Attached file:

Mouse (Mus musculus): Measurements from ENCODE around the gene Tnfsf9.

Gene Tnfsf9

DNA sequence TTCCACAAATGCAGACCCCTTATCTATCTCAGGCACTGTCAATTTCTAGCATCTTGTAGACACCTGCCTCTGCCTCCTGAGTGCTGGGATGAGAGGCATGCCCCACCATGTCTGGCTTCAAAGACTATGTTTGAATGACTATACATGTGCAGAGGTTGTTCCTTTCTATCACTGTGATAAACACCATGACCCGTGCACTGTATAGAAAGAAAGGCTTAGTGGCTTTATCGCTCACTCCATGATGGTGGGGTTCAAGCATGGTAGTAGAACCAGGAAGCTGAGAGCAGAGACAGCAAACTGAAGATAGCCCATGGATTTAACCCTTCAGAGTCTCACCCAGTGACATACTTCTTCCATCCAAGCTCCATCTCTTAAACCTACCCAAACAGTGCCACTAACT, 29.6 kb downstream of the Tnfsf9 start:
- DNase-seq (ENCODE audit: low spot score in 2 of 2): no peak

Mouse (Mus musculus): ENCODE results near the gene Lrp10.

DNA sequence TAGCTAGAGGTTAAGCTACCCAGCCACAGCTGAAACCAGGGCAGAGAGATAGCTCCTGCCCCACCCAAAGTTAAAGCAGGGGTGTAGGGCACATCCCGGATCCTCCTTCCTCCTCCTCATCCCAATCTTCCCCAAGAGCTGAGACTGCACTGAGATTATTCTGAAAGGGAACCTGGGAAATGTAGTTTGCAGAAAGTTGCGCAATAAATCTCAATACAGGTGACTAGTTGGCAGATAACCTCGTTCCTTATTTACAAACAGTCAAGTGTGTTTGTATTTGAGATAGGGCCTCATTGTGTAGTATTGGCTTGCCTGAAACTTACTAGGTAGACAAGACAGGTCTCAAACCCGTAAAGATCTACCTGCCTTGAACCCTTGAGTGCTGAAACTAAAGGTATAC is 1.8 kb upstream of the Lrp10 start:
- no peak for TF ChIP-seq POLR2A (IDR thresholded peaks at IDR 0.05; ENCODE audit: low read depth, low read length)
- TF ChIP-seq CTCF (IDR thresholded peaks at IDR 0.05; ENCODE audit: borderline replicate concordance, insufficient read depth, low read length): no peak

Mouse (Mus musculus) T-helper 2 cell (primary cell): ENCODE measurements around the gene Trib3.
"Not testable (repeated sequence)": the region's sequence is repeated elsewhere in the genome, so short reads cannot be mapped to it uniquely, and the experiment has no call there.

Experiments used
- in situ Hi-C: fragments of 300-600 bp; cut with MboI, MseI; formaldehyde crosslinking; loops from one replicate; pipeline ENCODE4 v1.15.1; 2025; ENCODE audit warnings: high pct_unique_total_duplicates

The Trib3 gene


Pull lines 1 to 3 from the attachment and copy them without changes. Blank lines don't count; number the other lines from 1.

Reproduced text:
Mouse (Mus musculus): Measurements from ENCODE around the gene Tnfsf9.

Gene Tnfsf9

DNA sequence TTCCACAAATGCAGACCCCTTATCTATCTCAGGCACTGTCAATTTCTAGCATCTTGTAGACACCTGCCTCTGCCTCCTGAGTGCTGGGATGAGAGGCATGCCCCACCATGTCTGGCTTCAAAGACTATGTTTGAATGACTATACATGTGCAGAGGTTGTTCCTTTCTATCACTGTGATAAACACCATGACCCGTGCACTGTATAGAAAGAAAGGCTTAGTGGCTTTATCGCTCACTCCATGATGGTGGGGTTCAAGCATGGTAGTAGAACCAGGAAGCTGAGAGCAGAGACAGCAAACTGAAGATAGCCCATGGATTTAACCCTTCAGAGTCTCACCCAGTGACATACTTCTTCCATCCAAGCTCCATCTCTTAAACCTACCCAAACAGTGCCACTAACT, 29.6 kb downstream of the Tnfsf9 start: